Hazrul A. Jamari: Authorities Must Take More Nuanced Approach Or Lose Goodwill Of Muslim Community, Organisers Must Be More Accountable

There are many sides to a story. We are ultimately responsible to weed out the lies and half truths so that we can get to the bottom of things. Here are my opinions of the saga that has captured the Muslim community lately.

1. Adab is paramount. Even if one disagrees, a certain level of decorum is expected among Muslims.

2. Regardless of whatever sources of truth, the ultimate standard is never to takfir any person who is a Muslim. In this respect I find the group of asatizahs and Muslims who are anti-Wahabbi guilty of the very things some of the extremists are guilty of. To use Islamic text as an excuse to perform takfir on another set of Muslims. This ultimately creates unrest and division.

3. Whether or not Wahabbi ideology is correct is a discussion for another day. What’s important is has the Islamic personality admitted he is one? Assuming that Wahabbi ideology is bad or evil, if it is, has he preached any evil?

4. There must be a distinction between a Salafi and a Wahabbi. A Salafi considers being called Wahabbi derogatory. Salafis according to anthropological opinion are made up of purists, politically activists and jihadists, the first two completely disagreeing with the jihadists. The jihadists are in fact in the minority. Whereas Salafi purists preach good and peace and are apolitical or politically passive compared to the other types. I am in the opinion Mufti Menk, if he is a Salafi, falls under the purists category. He has preached nothing but peace.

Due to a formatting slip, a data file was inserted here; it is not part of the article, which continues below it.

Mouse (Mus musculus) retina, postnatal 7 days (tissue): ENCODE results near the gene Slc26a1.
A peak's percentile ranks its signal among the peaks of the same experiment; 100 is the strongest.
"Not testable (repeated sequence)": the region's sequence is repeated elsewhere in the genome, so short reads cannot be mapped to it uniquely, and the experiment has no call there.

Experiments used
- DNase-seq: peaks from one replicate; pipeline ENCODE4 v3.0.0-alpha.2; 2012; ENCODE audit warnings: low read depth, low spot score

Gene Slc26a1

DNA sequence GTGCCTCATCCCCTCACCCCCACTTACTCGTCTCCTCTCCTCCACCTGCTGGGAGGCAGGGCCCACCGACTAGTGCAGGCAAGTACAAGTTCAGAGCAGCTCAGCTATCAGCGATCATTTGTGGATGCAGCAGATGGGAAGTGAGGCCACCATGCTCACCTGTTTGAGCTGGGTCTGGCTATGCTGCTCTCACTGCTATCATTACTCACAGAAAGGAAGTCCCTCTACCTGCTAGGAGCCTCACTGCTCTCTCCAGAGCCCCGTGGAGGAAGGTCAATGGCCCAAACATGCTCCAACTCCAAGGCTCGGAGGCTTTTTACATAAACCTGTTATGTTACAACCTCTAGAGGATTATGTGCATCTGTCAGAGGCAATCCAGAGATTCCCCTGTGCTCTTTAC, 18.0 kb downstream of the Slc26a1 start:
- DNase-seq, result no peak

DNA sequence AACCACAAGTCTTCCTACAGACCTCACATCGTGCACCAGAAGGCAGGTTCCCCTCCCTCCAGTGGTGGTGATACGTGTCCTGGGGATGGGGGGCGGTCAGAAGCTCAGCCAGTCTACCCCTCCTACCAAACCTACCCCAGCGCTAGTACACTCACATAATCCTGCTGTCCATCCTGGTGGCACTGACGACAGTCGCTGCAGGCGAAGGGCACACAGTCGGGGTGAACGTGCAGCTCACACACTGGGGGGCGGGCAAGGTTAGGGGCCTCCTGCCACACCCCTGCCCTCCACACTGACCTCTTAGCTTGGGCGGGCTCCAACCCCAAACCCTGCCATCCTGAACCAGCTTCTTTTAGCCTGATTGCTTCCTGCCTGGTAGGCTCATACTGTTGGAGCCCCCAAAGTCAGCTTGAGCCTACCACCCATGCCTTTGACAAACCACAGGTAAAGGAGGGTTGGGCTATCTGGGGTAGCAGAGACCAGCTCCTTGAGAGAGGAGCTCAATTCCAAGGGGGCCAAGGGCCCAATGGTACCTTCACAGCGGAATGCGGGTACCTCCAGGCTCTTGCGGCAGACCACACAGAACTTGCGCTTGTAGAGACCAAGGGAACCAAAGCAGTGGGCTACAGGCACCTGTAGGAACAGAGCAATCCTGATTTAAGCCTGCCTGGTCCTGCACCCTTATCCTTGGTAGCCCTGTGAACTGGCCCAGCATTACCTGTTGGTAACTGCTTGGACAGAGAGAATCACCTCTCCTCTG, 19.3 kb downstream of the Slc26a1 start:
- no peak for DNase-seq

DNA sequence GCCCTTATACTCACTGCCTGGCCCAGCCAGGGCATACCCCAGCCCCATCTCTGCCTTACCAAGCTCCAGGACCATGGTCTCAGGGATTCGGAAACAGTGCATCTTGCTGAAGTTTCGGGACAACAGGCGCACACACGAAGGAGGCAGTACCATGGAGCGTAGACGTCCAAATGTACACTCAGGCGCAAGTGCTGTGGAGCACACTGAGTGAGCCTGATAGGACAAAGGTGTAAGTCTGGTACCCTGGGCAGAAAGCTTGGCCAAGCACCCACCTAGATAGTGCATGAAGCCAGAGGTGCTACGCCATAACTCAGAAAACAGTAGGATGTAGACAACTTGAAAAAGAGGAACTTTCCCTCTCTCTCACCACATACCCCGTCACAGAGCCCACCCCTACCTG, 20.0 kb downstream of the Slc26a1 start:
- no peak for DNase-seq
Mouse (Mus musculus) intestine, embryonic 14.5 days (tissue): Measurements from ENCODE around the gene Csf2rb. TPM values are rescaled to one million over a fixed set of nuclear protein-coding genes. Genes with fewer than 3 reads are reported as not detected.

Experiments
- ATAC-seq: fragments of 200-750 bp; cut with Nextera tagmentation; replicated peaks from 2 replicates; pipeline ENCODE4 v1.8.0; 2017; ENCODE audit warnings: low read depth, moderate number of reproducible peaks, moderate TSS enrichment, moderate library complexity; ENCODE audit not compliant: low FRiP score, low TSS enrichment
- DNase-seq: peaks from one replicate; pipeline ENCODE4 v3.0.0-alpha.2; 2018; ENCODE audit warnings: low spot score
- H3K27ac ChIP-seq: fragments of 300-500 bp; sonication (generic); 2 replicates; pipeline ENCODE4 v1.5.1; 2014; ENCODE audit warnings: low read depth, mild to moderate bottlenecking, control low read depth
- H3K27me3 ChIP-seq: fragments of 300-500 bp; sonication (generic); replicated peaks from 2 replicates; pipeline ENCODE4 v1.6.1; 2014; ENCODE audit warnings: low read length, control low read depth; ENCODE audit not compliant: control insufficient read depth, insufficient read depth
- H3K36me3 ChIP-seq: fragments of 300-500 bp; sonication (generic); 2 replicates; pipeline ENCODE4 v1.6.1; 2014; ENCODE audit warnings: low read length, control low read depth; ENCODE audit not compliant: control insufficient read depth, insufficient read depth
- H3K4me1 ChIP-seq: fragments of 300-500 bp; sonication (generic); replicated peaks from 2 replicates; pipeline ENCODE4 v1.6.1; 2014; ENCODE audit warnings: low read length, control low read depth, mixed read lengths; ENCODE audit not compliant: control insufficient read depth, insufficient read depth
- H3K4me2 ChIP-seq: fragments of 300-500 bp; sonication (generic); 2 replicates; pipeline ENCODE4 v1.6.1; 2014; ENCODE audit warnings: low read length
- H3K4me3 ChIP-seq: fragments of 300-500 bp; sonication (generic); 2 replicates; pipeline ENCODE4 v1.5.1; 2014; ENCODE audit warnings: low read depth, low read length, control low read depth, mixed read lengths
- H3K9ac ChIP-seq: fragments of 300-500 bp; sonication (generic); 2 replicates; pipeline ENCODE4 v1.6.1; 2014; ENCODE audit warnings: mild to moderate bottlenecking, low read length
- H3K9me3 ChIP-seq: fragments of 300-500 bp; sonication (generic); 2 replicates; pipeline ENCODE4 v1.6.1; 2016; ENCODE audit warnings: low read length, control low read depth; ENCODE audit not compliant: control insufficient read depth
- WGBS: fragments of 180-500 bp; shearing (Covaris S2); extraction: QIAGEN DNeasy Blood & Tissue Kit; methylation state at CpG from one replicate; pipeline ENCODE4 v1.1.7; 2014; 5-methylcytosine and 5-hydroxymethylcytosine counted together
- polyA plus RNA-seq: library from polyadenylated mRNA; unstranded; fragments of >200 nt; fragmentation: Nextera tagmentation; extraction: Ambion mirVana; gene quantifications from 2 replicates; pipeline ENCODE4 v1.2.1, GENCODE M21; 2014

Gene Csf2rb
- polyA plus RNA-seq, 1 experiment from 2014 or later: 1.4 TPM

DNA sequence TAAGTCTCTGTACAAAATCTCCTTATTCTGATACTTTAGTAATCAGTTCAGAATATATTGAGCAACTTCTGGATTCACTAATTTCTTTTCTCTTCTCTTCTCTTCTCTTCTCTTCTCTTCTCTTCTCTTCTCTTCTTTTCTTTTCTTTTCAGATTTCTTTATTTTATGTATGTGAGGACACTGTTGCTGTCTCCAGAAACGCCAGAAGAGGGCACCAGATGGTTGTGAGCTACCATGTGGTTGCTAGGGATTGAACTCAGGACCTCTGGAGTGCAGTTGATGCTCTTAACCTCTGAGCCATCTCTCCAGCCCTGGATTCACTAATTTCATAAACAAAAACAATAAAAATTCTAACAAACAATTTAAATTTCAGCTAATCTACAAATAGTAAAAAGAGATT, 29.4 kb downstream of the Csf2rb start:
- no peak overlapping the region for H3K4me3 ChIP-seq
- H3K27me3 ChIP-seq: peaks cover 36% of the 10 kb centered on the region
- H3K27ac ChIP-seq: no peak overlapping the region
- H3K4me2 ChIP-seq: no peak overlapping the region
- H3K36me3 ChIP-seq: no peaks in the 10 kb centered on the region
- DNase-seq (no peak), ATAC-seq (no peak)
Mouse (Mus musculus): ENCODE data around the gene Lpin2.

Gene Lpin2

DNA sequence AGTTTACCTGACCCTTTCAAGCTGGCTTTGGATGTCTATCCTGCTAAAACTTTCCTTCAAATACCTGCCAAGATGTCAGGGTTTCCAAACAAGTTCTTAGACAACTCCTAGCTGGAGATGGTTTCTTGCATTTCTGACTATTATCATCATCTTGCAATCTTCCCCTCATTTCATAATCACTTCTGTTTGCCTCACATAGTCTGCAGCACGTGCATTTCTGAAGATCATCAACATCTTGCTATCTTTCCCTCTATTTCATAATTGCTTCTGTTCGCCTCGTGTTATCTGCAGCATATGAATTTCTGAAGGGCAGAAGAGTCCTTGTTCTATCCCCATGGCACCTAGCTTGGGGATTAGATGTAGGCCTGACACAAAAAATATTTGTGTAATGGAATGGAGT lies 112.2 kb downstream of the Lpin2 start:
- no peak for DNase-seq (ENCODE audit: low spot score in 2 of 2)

5. Definitely we must root out extremism in our society. But must the targets be indiscriminate? I think this is the mistake by the security apparatus to perceive a speaker of ultimate credentials and popularity as a security threat. Without actual hard proofs a ban on the personality is counter-productive to the good will between the state and the Muslim population. It creates distrust between them and is likely to influence perceptions that the state mistrusts the Muslim population and would prefer to exercise control and dictate the kind of Muslims that we should be.

6. Organizers of such religious talks must be held into higher accountability. They should not market or advertise if they have not secured a license and even if they do, they need to be transparent with what steps they did. For example, assuming that it was necessary to market the conference without a confirmation of the license, the Organiser must be upfront with the public that the license is being applied and the availability of the personality is pending the approval of such licenses. Otherwise, even if the organizers are well meaning and have good credibility, as long as they were not transparent from the point of marketing to sale, people will likely express their disappointment. As they say, you can take ages to build credibility. But it takes only seconds to lose it.


Source: Hazrul A. Jamari

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